How COVID-19 Is Impacting Long-Term Disability Claims

COVID-19 has left many people confused – medically, financially and professionally.

While the pandemic has been difficult for everyone, its consequences can be especially challenging if you’re unable to work on medical grounds.

In this post, we address common questions about dealing with your long-term disability insurance claim amid this global pandemic.

How to Navigate Your Long-Term Disability Insurance Claim Amid COVID-19

Read about how coronavirus may affect a long-term disability claim.

What is long-term disability coverage?

This is an insurance policy that pays benefits to workers who become disabled on the job. Under most policies, you qualify for benefits by showing that you’re unable to work due to a medical condition. The disability can be physical, cognitive, emotional, psychological or some amalgamation of the above.

How will my long-term disability claim be affected by COVID-19?

Each long-term disability policy is unique, but most only pay benefits when employees can show they have a disability that prevents them from working. During your first couple of years of eligibility, policies generally pay benefits if your occupation is what disabled you. Beyond that, the insurance provider wants to see if you’re disqualified from a range of occupations for which you’re otherwise qualified.

In some cases, an employee obviously qualifies for the benefit. Say a construction worker loses a limb at work. No one can argue that he is able to return to his job. This would qualify him to receive benefits for at least two years under any long-term disability policy.

Receiving benefits becomes harder, however, when it involves mental health. For instance, a growing number of people are being diagnosed with anxiety and depression, among other mental health issues. But it can be difficult to understand the extent of the illness as some people may have mild cases while others suffer more severely. This may result in the former continuing to work and the latter being unable to manage their symptoms while working. Since mental health can’t be diagnosed in a blood sample or an X-ray, it can make claiming the benefit especially difficult.

In instances where someone is dealing with an emotional, cognitive or psychological condition or a combination of these, what counts is not the diagnosis. Instead, it’s the opinion of your doctor that counts, along with the impact the condition has had on you.

The same is currently applicable to COVID-19 patients. More than your diagnosis, your doctor will be able to tell you if a positive diagnosis will prevent you from working.

Along with consulting a doctor, it’s a good idea to hire a disability lawyer to guide you through the process. They can help navigate the claim while avoiding loopholes in the policy that may prevent you from claiming your benefits.

What do I do if I have an existing health condition that puts me at a higher risk of contracting coronavirus?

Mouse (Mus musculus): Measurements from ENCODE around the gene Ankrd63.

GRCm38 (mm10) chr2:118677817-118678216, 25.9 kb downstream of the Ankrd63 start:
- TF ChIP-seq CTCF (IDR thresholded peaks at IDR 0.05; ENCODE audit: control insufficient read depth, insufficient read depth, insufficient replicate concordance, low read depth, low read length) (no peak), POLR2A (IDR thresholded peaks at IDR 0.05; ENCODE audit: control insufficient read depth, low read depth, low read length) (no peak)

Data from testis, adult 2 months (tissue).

Because of COVID-19, many businesses have either transitioned to remote work or had to close altogether.

But certain essential businesses can’t operate remotely. If you need to show up to work every day but have a pre-existing health condition, you may be more at risk of infection than others. However, this also means you may be eligible to file a disability claim.

To figure this out, thoroughly read your company’s disability policy. It will determine the coverage you’re likely to receive and outline the criteria you need to meet. Keep in mind that certain policies may exclude health risks as a basis of disability if you’re capable of going to work. Also, certain policies don’t cover pre-existing conditions, like diabetes, and these omissions can change from policy to policy.

If you think your company’s policy includes your disability claims, you’ll need to submit proof, such as a doctor’s certificate, that states you’re at risk of contracting COVID-19. You’ll also need enough medical records, along with past documentation of your diagnosis, if any.

Regrettably, even if your policy doesn’t entirely exclude these claims and you have the necessary evidence, your claim will be difficult and you should expect your insurance company to respond in an adversarial manner.

A long-term disability claim can be difficult to navigate in the best of times. It’s even more confusing now. Managing COVID-19 is stressful enough without the pressure of having to deal with the legal system. However, the process becomes easier when you hire a disability lawyer. They can also clear up any doubts or questions you may have about how COVID-19 may impact your benefits.

Links to information and help if you are experiencing negative health

https://www.camh.ca/en/health-info/mental-health-and-covid-19

https://www.ontario.ca/page/mental-health-services
https://www.cmho.org/covid19